Fig. 3
figure 3

Domain-dependent co-location analysis of Hi-C chromatin loops with expression features (open chromatin, expressed genes and eQTL traits) overlapping with at least one of their anchors (a-c). Domain-dependent correlation analysis with gene expression (d). “Inter”: loop span multiple domains with anchors located in distinct domains; “Intra”: loops are fully embedded within a single domain or sub-domain; “1–2 overlap”: loops are contained within one domain or sub-domain, with one or both anchors overlapping with domain or sub-domain boundaries. Percentages of loops from each type co-locating with expression features are shown on the Y-axis. Respective absolute counts are listed within each box. a Co-location of Hi-C replicate 1 and 2 chromatin loops in relation to their overlap with open chromatin regions. b Co--location of Hi-C replicate 1 and 2 chromatin loops in relation to their overlap with expressed genes. c Co--location of Hi-C replicate 1 and 2 chromatin loops in relation to their overlap with eQTL-associated traits. d Gene overlap with chromatin loops and domain types are shown for Hi-C replicate 2 only. (Y-axis) Gene expression levels (computed by averaging TPM counts for four biological replicates). Mean TPM counts: 35.121 (Intra); 37.567 (1–2 overlap); 38.189 (Inter)

To further explore potential relationships between gene expression and loop formation, gene content of anchors overlapping with at least one NF peak was assessed. In this analysis, anchors were annotated based on the activity of overlapping genes located next to NF peaks. The data show that 62% of all NF peaks overlapping with chromatin loop anchors either overlapped or were located <2Kbps away from expressed genes, suggesting those peaks may correspond to proximal regulatory regions, including promoters. Conversely, analysis of gene activity in loop anchors (including genes present in multiple anchors) showed that, for 71% of anchors harboring genes, at least one of those genes was expressed (See Additional File 8). Expression was associated with the absence of inactive genes within the anchor for 88% of those anchors, and this trend was generally accentuated by the presence of proximal open chromatin peaks. 74% of the remaining anchors carried distal peaks, possibly representing long-range regulatory elements.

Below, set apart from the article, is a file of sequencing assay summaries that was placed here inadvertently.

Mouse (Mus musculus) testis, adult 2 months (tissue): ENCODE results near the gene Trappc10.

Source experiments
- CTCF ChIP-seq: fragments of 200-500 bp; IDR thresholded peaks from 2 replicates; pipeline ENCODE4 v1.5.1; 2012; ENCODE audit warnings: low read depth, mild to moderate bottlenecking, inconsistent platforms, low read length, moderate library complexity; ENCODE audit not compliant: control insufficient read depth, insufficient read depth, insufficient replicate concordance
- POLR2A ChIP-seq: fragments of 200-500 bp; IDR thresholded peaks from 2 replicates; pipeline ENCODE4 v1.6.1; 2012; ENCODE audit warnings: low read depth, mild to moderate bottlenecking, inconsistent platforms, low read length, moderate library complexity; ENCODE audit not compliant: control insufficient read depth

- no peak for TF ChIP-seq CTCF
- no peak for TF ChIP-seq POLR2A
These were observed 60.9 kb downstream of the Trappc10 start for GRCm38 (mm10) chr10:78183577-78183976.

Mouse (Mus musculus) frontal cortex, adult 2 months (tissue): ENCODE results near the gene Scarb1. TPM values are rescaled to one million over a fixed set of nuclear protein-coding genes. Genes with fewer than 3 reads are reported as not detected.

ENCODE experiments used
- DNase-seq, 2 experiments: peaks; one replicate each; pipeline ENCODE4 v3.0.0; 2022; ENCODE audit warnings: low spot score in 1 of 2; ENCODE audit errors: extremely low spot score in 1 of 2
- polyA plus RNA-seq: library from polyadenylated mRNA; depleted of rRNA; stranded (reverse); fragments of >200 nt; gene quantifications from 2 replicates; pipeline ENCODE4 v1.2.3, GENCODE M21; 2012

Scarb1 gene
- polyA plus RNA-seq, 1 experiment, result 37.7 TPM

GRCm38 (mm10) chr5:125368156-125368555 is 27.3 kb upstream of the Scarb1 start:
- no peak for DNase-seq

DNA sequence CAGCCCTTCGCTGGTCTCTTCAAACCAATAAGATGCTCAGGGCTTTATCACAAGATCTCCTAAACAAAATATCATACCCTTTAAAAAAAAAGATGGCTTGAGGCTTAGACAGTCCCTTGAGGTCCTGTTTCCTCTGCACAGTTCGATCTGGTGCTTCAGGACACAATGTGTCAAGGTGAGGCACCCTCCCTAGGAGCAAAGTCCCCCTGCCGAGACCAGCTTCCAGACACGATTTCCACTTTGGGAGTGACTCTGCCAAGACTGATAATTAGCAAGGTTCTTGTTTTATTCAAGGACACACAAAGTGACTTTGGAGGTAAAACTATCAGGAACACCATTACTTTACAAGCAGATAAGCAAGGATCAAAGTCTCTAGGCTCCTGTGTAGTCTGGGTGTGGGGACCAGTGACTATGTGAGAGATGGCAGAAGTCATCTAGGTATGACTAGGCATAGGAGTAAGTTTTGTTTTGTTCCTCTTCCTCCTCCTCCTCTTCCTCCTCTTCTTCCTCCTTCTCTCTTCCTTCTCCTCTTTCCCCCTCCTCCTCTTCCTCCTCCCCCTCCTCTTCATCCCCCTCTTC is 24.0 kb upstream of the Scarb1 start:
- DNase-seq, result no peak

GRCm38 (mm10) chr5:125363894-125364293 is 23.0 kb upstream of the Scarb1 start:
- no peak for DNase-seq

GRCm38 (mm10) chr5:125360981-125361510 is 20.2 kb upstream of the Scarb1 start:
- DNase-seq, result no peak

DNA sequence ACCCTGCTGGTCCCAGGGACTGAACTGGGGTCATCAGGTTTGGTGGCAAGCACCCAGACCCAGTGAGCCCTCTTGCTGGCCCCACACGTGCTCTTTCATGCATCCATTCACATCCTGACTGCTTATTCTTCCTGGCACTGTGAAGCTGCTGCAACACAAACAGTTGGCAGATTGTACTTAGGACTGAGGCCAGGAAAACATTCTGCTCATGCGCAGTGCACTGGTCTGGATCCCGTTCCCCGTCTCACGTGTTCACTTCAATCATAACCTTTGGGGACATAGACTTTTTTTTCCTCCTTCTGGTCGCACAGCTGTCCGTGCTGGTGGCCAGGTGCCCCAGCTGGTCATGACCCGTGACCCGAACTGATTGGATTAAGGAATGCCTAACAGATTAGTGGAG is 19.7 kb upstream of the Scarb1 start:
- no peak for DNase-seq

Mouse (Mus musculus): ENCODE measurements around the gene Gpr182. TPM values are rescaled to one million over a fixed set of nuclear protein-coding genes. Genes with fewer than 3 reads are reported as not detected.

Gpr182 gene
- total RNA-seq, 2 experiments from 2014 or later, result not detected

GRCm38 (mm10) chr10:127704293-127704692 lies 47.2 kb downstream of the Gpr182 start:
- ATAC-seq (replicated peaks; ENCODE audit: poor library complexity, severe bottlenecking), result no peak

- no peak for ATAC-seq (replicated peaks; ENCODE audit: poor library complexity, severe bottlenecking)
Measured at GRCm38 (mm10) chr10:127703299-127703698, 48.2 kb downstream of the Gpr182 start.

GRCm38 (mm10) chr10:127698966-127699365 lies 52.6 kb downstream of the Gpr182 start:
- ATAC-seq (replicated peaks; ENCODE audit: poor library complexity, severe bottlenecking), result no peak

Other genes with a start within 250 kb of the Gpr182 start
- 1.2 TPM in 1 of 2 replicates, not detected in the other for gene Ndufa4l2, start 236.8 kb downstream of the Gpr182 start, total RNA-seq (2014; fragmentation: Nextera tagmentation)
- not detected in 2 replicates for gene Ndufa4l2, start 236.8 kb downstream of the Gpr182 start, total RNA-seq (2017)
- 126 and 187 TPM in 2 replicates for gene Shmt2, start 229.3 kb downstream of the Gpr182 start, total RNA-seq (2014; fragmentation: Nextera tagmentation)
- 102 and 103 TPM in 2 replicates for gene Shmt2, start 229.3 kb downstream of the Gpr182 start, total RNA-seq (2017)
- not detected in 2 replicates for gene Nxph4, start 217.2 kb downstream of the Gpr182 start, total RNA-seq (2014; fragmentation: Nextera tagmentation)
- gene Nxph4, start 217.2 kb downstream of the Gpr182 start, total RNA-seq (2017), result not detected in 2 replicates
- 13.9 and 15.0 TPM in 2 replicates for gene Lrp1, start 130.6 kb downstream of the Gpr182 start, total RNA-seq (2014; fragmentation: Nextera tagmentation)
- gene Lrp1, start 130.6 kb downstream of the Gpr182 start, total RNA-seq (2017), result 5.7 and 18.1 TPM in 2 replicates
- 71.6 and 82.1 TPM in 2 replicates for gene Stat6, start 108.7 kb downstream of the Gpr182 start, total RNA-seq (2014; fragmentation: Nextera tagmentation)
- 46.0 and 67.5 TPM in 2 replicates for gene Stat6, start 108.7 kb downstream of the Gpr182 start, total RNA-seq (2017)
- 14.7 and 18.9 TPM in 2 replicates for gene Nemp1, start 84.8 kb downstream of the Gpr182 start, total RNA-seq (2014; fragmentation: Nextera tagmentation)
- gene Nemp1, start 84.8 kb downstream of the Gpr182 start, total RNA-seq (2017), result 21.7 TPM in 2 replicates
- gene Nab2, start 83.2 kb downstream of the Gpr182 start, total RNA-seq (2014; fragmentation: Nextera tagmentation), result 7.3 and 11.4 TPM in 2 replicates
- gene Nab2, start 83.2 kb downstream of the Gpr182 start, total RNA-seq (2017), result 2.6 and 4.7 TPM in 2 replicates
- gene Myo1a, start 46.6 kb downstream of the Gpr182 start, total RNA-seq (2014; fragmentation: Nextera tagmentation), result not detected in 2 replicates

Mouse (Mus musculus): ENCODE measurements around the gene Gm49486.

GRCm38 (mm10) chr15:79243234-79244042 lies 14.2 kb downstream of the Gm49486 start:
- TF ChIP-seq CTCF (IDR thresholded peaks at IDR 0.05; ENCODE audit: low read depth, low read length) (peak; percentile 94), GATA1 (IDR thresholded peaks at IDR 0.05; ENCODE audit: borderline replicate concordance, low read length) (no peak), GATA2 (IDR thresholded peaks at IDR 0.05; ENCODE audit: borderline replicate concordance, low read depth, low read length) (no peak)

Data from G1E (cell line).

Anchor annotation using replicate 1 as an example (See Additional File 9) showed that, of all 18,296 anchors with at least one expressed gene, 15,058, or 82%, had only one expressed gene. A total of 3684 anchors contained at least one peak and no expressed genes (including 2285 containing one peak only). Out of those, 2897 were part of a loop where the opposite anchor contained at least one expressed gene and at least one peak, suggesting functional interactions between proximal and distal elements facilitated by loop formation. In addition, there were a total of 5488 loops containing at least one expressed gene in both anchors, including 1058 harboring at least one peak in each anchor, indicating potential interactions between proximal elements. Interestingly, out of the 11,066 anchors from replicate 1 with no known peak or expressed gene, only 2368 were combined together into one chromatin loop, suggesting that only 6.8% (1184/17,176) of all long-range chromatin loops from replicate 1 are potentially devoid of detected gene expression activity or open chromatin regions.


A majority of expressed genes in leaf tissue and discrete open chromatin regions (located primarily at the 5′ and 3′ ends of genes, as well as other intergenic regions that may correspond to proximal and distal regulatory element binding sites) co-locate with a conserved set of chromatin loop anchors. Chromatin loops co-locate with hierarchical TAD-like domains and sub-domains, where chromatin interactions may occur in a series of nested hierarchical sub-domains contained within larger compartment domains. Based on their co-location, loops can be divided into specific categories, each reflecting apparent variable overlap frequencies with open chromatin regions, expressed genes and public eQTL associated traits. This suggests the possibility of distinct loop types, and, possibly, distinct molecular functions, although no apparent differences in gene expression was observed between genes mapping to various loop types and regions. A vast majority of the chromatin loops detected via Hi-C share anchors with other loops, including high-resolution interactions detected in the same genotype (B73), but with more accurate techniques (HiChIP and ChIA-PET). A subset of these anchors overlaps with one or more expressed genes and open chromatin regions. Many are shared between multiple loops, including some that are fully embedded within larger ones. Taken together, these data indicate that loop formation may be linked to gene transcription and regulation through highly dynamic three-dimensional mechanisms reminiscent of enhancer/promoter interaction complexes described elsewhere [10] and involving a conserved set of genomic regions.